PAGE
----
I’ve written at length a few times about organisation and planning, so I don’t know why this one doesn’t always stick but don’t just write a to-do list longer than your arm. There is nothing more off-putting (perhaps other than a blank page) than an overwhelmingly long to do list that you just don’t know where to start with. The best way I’ve found to solve that is to break my to-do list into chunks and then assign those chunks to time blocks, so I’ll give myself an hour and a half to queue my social media on a Saturday and then I do it at a set time. That way I always know what I’m doing when. Pro tip if you’re going to do this though is to schedule in a little buffer time because no matter how well you think you know your own productivity things will always go wrong and having a little breather will mean it doesn’t throw you off course.


If you’re anything like me, and I hope you’re not for your own sake, you’ll end up prioritising the everyday things you need to do over the work that’s on your to-do list. Now there’s nothing wrong with that, you probably do need to do laundry. But if you’re going to decide that you can’t do any real work until the rest of your life is in order, you need a plan of attack for your chores. For me, and we’re back to the time blocking, I have a specified chores period on a Saturday morning, which means that I don’t worry too much about tidying other than making my bed and having a bit of a clear up the rest of the week.


Know the conditions you work best in. Are you a morning person? Do you like to be alone or work around people? Do you need peace and quiet? Do you like to do a long chunk of one thing or keep your day varied? Work out what you need in order to be productive and make sure you have those things. I like to work in my own space (I have a weird thing about people walking around me when I’m working) with my headphones on, so as much as possible I sit at my own desk or one in a corner and I make sure my headphones are always charged up. I also know that I don’t work well on an afternoon so I don’t schedule in anything too heavy for 3 pm. It’s so important to work how you work best, and that’s not something I can really help you with other than suggesting you find out for yourself.


This has been something new to my thinking but it’s made such a difference. There was a really bad period this year where I was only getting about 4 hours of sleep a night, I was running on caffeine at work and then finding myself asleep on my desk on a weekend. I knew that something had to change and that I couldn’t keep trying to cram more and more and more into my days. So I started to schedule around my sleep pattern. I start with the time I have to wake up on a morning, then I work back with how much sleep I need, then back again with my wind down time and so on and so forth. Making sleep a priority has made such a difference and has actually meant that I end up doing more in a day even though I’m technically working for less time.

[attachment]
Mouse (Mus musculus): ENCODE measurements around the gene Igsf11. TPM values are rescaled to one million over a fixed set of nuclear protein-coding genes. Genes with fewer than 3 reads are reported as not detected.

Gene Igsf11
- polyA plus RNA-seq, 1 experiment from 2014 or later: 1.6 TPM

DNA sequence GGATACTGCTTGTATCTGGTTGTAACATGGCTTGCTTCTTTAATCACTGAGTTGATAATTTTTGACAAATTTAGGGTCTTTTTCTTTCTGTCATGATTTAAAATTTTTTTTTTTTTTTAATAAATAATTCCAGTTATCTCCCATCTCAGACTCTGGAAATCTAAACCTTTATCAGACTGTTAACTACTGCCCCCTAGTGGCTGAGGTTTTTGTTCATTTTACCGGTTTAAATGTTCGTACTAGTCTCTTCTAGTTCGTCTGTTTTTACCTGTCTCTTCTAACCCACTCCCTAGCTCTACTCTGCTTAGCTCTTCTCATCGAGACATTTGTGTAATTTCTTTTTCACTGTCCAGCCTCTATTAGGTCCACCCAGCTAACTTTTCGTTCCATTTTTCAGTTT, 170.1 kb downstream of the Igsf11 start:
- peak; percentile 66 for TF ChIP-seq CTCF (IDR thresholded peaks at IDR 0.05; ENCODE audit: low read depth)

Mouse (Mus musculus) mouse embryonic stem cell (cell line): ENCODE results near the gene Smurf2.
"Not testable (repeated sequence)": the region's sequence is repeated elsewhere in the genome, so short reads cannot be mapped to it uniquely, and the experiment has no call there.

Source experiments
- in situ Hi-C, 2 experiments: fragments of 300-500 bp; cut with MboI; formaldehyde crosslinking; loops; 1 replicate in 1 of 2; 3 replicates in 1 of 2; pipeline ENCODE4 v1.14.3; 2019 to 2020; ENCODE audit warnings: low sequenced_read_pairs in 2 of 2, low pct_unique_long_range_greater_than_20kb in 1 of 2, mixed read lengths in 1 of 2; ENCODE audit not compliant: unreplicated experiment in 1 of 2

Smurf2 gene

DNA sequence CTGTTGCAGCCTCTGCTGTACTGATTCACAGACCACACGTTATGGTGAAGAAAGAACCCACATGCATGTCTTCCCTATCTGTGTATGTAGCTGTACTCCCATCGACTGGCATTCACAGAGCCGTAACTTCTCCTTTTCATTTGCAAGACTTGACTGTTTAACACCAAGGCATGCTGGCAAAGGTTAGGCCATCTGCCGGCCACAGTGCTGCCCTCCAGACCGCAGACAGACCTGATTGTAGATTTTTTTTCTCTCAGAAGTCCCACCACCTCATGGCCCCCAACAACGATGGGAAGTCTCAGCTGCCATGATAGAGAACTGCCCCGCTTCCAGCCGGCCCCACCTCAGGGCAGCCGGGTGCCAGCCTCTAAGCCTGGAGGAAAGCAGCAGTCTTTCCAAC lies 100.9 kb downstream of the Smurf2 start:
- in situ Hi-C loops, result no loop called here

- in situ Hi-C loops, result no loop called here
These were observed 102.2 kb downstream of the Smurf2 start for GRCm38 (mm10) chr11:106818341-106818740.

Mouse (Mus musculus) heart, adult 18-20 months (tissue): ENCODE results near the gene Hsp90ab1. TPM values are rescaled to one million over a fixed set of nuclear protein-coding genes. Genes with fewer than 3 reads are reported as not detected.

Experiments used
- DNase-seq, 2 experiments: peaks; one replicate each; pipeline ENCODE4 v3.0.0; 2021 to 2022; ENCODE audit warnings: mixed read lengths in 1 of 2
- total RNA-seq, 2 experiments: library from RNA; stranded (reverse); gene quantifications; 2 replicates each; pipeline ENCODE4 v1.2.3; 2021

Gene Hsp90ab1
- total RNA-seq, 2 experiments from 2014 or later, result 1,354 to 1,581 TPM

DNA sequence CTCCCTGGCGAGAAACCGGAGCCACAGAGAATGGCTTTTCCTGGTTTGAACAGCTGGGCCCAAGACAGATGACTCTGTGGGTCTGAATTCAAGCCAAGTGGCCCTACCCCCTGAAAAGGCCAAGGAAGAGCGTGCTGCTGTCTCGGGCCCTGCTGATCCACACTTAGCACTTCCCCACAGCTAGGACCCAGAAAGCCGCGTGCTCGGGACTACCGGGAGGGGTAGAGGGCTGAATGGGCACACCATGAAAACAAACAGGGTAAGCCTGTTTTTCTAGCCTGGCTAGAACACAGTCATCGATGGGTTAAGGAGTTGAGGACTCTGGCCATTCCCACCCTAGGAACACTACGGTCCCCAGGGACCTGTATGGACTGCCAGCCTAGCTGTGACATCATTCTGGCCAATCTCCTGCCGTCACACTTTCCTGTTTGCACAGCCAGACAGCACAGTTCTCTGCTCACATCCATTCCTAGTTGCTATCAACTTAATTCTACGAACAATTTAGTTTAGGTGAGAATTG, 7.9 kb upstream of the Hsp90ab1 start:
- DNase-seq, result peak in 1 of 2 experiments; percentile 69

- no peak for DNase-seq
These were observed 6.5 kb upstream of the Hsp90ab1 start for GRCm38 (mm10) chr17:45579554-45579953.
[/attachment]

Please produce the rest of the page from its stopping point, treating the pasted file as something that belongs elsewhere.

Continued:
Don’t forget to leave yourself time for something you enjoy that could be anything from going out with friends to watching a movie or spending an hour cooking. Give yourself those moments to remind you why you’re working so hard and also help you recharge. If you’re not having fun, something has to change. This is your life and it can’t all be about work as much as you might have conned yourself into thinking that it is (that last sentence is very firmly aimed at myself).

How do you plan a productive week? What are your keys to success?

There are so many reasons that I love Christmas. It’s cold and crisp. There are twinkly lights and sparkles everywhere. The food is so good. There’s so much great music. But today I want to talk about the joy of the organisational challenge that is Christmas.

You all know that I’m an organisation nerd. I love a good to do list, and Christmas can come with so many to-dos if you want it to. Now I’m not saying you need to get Monica from Friends level intense. But I feel like most of us have a few more social occasions and a few more jobs to do than normal, and it takes a little bit of planning to keep on top of it all.

So here are my top tips, or rather the things that I’m super excited to get going with, to keep control of the holidays. There’s also a cute little December calendar you can print and keep at the bottom of this page.


First things first you need to know what’s happening when. It’s super basic but it works. As far as possible mark down all of the things you have to do. This year I’m dividing up the must dos and the can dos so that if I’m feeling a bit overwhelmed I can cut something. Knowing when things have to be done, and when you’re out and about from the start should help you get a little bit of balance, and ensure you don’t try to cram everything in all at once. This is where my handy illustrated calendar comes in.


Whatever your plan is add in some buffer days for things to go wrong, for gifts not to ship, for you to get that inevitable cold. Also, make sure you plan in some time for you, it’s a season to be enjoyed not sprinted through as far as I’m concerned.